Regular, long time readers, will also know that I go away most years at this time with the HCPT charity and a group of people living with disabilities to Lourdes in France, as a group helper. I am deputy group leader of 560. I have been 15 times with the group and members are firm friends. This year, I really didn't know if I was going to go. I eventually settled on a date next week for my operation, that meant I could travel. I left last Friday and returned yesterday. I left with a letter of complaint to my insurers. I took a positive decision to immerse myself in the group and try and recharge my mental resileince batteries. For a few days, I forgot my troubles and have come back feeling mentally more robust.

I learned yesterday via email that my insurers were not backing down, despite the evidence I'd provided. They provided the following explanation

To clarify, our plan provides cover for treatment that is established UK medical practice. Neurosafe does not form part of the established treatment pathway for prostate cancer within the UK currently. Despite published literature in this area, there remains a lack of robust evidence of improved clinical outcomes compared to conventional surgical approaches. Neurosafe is available on the NHS within the research context only. Furthermore, the European Association of Urology published prostate cancer guidelines in March 2023 which concluded that the quality of data is not adequate to permit a strong recommendation in favour of nerve sparing surgery. Therefore, unfortunately ******** is unable to offer funding towards Neurosafe for you.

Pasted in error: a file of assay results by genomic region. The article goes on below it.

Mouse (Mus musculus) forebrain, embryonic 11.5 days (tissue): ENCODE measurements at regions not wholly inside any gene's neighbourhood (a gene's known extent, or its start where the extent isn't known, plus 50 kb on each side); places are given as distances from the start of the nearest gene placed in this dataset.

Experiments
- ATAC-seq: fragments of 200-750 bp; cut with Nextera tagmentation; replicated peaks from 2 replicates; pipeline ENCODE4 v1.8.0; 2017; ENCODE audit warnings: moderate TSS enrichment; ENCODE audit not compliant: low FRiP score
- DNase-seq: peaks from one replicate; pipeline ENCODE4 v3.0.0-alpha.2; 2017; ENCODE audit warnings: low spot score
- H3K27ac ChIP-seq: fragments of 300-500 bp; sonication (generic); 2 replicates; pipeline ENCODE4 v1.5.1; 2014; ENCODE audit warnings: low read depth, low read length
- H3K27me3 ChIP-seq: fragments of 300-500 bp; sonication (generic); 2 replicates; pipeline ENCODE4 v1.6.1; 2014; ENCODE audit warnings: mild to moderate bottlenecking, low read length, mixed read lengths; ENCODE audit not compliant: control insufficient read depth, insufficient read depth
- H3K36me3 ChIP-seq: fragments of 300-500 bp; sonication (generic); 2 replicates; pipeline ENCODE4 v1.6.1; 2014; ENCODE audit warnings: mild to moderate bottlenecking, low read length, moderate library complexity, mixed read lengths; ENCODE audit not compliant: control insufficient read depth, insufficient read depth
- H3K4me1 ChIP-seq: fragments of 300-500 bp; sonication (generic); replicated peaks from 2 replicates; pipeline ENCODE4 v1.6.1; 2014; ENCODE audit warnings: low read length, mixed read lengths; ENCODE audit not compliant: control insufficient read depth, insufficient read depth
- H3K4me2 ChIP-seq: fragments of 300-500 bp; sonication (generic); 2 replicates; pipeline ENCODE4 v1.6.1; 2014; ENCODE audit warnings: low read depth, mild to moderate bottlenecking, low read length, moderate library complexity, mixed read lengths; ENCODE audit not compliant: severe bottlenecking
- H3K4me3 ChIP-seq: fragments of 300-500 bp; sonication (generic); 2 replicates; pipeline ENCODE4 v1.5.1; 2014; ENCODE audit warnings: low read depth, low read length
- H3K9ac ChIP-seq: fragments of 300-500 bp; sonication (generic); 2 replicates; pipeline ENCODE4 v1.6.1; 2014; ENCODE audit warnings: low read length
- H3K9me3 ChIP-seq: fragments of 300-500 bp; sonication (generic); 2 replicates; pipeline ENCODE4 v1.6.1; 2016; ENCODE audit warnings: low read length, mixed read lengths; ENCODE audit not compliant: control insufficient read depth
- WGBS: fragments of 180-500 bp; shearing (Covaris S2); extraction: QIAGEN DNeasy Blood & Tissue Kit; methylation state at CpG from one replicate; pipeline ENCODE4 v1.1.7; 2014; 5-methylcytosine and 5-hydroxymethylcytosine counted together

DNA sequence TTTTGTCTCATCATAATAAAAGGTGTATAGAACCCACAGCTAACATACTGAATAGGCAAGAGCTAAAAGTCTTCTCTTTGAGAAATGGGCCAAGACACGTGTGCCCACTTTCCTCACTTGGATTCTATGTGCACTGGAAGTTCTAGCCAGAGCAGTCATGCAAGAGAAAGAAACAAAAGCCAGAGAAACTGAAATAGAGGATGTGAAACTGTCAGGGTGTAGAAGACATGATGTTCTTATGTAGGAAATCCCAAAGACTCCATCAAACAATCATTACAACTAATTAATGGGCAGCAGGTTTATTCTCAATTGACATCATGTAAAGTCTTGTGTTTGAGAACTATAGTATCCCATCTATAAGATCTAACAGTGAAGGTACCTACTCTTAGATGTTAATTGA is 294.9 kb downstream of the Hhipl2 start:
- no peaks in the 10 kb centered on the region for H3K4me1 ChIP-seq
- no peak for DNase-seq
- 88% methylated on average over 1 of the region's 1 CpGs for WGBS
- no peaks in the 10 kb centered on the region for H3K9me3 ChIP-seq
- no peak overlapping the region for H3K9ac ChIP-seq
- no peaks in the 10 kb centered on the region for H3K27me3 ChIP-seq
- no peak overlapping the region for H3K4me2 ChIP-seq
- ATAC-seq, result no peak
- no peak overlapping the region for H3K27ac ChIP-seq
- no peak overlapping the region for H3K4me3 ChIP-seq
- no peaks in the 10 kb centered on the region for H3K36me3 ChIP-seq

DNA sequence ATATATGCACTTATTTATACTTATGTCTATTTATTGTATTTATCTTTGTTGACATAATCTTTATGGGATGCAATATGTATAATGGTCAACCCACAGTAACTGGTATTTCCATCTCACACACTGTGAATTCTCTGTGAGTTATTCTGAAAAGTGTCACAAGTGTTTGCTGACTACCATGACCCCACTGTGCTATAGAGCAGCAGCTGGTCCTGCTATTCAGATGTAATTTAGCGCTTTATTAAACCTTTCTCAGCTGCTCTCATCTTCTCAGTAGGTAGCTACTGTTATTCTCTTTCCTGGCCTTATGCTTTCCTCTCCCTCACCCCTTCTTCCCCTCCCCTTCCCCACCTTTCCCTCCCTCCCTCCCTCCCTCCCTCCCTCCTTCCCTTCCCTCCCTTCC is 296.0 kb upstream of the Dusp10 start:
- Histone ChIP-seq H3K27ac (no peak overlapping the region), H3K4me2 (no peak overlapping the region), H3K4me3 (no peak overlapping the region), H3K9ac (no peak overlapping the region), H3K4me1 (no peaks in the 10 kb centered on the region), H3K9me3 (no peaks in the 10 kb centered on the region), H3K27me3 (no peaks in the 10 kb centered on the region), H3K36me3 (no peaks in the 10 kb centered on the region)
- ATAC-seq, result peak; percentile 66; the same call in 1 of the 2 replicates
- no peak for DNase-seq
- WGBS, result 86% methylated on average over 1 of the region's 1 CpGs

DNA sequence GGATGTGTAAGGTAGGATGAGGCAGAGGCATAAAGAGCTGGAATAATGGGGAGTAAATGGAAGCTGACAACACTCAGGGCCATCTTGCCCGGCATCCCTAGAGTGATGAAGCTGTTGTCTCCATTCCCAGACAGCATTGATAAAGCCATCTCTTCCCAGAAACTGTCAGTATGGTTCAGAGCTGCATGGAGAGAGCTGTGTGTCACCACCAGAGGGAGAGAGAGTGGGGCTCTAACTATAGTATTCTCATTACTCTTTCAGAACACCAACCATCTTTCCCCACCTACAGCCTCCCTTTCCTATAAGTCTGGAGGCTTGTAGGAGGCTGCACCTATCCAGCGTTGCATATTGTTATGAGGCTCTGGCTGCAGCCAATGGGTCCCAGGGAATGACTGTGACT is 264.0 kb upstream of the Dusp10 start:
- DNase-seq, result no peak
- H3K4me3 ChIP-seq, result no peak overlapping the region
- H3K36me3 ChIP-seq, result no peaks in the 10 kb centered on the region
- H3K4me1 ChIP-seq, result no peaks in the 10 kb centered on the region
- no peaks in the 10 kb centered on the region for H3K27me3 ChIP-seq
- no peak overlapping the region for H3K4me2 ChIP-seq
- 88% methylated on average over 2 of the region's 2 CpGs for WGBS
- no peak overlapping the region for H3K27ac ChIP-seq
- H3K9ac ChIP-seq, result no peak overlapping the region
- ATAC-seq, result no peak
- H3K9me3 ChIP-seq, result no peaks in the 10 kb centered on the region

I forwarded this to my chose surgeon, who responded as follows

Mr Tichborne

******* is absolutely correct in saying that NeuroSAFE is not standard practice in the NHS. However, the reason is that it is expensive in terms of manpower (you need a Pathologist and a pathology technician standing by to do it) and equipment (a cryostat is very expensive). All NHS Pathology departments that I have encountered are overworked and underfunded and I don't expect this to change.

What is not the case, however, is that NeuroSAFE does not provide better patient outcomes and the 3 papers that I sent you are a testament to this. On a very simplistic level, using the information provided by intraoperative frozen sections allows the surgeon to maximise the amount of nerve preservation without the concern that doing so will prejudice the cancer control as the surgeon gets information about the surgical margin status at a time when this can be altered. This is especially important in cancers that are adjacent to the nerve bundle, as is very common and as is the case with you. In hospitals where intraoperative frozen section is not available (most hospitals) the surgeon needs to prioritise either functional results or cancer control and this leads to the unnecessary removal of neurovascular bundles (and post-operative potency) and in large numbers of patients.